A Basic Guide To Choosing The Right Memory Card
The process of capturing an image with a camera is one that’s technically complex and requires a number of different pieces of technology to work properly, one of which being the storage. The storage, which usually comes in the form of some sort of small card, is what allows the camera to permanently save all of subjects that are captured by the main light sensor after the shutter comes down.
Not all storage cards are the same, however, and choosing the right one can be a bit tricky. It comes down to a combination of cost and effectiveness, where the photographer will ideally want to find a good balance between the two. These are the main types of modern camera storage, including their pros and cons.
SD, or Secure Digital, are the most common type of digital storage that modern cameras make use of to capture pictures permanently. These are cards that are considered non-volatile flash storage, meaning that they are able to hold their memory without the need for electricity. They come in a wide range of different functionalities, which includes the number of pictures they are able to store, how quickly new images can be imprinted on the memory, and how durable they are in the long term.
The speed of an SD card is usually what a photographer will want to be concerned with, as higher speeds allow for more pictures to be taken in a shorter amount of time, which is also good for videos. Keep in mind, however, that higher speed cards also tend to fetch a higher price; a price that rises as the card’s speed improves.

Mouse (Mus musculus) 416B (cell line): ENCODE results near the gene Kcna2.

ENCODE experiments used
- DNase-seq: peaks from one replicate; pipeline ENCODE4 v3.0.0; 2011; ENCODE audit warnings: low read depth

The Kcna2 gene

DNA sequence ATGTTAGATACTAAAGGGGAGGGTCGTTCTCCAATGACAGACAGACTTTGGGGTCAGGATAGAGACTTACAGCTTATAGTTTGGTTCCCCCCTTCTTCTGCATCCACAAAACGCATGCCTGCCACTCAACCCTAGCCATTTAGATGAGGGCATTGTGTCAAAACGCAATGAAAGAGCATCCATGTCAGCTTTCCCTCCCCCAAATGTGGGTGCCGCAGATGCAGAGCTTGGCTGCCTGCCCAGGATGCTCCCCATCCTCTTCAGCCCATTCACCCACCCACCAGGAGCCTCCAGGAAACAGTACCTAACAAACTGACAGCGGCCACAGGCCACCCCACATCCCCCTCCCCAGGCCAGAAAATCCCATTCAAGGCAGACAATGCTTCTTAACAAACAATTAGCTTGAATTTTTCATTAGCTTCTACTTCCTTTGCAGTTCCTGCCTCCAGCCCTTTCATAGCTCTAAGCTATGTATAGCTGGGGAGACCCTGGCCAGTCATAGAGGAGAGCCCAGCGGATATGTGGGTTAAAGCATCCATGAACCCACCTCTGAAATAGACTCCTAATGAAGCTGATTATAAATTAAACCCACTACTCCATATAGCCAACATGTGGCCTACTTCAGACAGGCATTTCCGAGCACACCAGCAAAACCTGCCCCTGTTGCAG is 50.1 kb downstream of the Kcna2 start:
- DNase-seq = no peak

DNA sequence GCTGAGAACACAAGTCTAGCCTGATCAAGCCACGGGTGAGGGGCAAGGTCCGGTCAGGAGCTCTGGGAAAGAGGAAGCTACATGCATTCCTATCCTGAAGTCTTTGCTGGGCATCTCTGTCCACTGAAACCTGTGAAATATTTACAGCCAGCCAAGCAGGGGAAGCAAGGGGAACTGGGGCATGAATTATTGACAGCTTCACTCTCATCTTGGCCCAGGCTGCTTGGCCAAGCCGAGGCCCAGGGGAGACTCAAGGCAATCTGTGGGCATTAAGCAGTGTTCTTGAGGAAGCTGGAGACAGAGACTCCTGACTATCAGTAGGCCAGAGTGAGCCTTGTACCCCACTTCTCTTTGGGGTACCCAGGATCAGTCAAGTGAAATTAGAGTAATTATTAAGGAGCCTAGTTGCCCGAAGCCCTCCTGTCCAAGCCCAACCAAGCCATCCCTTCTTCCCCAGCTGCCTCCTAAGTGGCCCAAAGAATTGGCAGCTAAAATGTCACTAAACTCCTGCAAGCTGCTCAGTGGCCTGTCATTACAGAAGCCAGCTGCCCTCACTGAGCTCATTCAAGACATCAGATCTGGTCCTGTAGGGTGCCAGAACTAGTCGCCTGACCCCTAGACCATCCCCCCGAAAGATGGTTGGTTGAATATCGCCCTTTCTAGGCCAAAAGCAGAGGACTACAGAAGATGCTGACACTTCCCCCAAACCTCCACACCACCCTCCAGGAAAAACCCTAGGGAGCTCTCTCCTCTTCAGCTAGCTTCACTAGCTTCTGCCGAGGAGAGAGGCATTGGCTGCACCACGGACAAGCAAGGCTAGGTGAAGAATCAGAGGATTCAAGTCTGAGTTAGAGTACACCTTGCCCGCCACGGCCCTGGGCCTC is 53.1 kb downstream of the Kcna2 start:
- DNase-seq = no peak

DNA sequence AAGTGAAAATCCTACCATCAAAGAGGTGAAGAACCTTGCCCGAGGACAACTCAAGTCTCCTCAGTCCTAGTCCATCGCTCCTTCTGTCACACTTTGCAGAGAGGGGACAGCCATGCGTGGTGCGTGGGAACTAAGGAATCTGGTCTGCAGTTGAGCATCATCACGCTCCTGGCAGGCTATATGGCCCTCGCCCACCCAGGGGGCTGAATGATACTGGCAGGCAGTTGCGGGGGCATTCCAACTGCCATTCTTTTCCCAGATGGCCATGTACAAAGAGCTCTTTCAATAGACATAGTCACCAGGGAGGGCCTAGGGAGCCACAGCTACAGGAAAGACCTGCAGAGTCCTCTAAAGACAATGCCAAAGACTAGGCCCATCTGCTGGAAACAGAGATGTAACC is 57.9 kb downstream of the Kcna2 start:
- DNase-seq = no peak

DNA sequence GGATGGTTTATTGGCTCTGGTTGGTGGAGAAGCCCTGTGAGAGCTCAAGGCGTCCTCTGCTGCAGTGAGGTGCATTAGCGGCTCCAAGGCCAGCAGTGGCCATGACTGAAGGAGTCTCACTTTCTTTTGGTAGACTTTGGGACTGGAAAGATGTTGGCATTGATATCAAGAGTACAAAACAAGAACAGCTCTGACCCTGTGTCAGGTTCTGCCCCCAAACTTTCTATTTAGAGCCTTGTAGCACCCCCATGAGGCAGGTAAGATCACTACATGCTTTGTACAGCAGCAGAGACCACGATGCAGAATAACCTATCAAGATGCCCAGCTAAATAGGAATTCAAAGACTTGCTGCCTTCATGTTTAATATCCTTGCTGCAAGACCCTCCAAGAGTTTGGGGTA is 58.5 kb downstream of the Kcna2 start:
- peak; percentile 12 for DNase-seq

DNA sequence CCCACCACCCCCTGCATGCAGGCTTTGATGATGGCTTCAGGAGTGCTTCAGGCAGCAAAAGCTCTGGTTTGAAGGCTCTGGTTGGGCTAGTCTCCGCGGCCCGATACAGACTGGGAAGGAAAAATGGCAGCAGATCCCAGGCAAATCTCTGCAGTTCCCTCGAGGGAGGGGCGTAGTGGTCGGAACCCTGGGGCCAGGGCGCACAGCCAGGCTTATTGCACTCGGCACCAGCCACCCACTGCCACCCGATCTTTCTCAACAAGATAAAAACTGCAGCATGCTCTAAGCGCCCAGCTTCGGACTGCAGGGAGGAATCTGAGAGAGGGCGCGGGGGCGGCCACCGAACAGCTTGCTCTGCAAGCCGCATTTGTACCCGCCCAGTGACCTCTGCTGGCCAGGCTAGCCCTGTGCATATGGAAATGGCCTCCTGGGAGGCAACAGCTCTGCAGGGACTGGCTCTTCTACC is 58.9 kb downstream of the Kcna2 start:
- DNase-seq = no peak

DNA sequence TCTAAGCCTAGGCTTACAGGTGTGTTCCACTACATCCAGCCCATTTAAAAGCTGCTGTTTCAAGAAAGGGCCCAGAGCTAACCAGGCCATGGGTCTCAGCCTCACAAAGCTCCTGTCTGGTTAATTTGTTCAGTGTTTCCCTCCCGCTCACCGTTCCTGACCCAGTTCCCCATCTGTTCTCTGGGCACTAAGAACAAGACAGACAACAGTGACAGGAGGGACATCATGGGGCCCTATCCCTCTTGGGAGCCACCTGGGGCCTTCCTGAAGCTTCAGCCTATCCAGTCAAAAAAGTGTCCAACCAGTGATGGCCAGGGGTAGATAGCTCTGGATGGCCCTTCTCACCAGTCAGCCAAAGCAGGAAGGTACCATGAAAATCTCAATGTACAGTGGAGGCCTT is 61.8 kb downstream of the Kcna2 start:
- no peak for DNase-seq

SDXC VS SDHC
SDHC stands for secure digital high capacity and is at the lower end of the spectrum when it comes to today’s photography. These are good cards for hobbyists that want to capture as many pictures as they can but are willing to give up some of the quality inherent in more powerful SC cards. SDHC cards start at a minimum of 2GB of storage and cannot go higher than 32GB.
SDXC, or secure digital extreme capacity, are on the upper end of the spectrum in terms of both functionality and cost. These start at 32GB and can theoretically reach a maximum storage size of 2 terabytes, which is something we will most likely see in the future. They are a much better choice for professionals, but also come with a higher asking price, and can often be found in smartphones, perfect for holding pictures or the latest online games to play now.
All SD Cards today come with special class and UHS ratings that are used to determine the total data throughput of the card, which translates directly into how many high quality pictures can be taken at once.
These are represented as numbers that can be found on a “C” on the card, and can go as high as 10, which is 10MB/s. Opting for a higher class card will be more expensive, but they are capable of offering better efficiencies and quality. UHS classes have been added for cards that can reach up to 100MB/s, which is quickly becoming a more common standard.